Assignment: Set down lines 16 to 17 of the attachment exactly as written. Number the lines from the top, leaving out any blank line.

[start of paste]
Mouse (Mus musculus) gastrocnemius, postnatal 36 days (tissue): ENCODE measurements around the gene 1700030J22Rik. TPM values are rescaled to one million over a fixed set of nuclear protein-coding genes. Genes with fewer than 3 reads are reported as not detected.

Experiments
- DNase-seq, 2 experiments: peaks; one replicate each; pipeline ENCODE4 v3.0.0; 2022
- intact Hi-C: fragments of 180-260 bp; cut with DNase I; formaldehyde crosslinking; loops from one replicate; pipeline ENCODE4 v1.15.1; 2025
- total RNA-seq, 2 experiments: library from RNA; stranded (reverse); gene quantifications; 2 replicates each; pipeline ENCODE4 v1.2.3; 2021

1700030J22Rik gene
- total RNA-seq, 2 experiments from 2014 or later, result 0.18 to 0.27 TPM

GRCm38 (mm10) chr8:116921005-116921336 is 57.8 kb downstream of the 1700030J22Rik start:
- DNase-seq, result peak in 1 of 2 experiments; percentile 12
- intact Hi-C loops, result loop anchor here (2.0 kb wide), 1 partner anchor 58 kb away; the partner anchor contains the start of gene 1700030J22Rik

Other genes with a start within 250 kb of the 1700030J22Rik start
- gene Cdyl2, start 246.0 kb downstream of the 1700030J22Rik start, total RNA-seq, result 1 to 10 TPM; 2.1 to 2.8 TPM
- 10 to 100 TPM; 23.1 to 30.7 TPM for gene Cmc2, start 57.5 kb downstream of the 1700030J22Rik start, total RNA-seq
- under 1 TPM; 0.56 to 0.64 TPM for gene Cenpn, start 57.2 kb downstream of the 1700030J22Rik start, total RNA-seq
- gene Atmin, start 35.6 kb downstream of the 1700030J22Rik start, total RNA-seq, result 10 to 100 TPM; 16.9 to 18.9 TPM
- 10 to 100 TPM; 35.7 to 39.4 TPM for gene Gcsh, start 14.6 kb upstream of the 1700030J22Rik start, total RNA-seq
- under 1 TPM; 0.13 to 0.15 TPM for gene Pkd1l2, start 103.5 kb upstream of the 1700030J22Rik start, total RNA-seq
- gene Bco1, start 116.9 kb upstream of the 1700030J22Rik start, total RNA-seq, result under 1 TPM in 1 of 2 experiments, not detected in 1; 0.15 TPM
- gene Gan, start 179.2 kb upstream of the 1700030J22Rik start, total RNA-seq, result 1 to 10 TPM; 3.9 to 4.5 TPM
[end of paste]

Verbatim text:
- 10 to 100 TPM; 35.7 to 39.4 TPM for gene Gcsh, start 14.6 kb upstream of the 1700030J22Rik start, total RNA-seq
- under 1 TPM; 0.13 to 0.15 TPM for gene Pkd1l2, start 103.5 kb upstream of the 1700030J22Rik start, total RNA-seq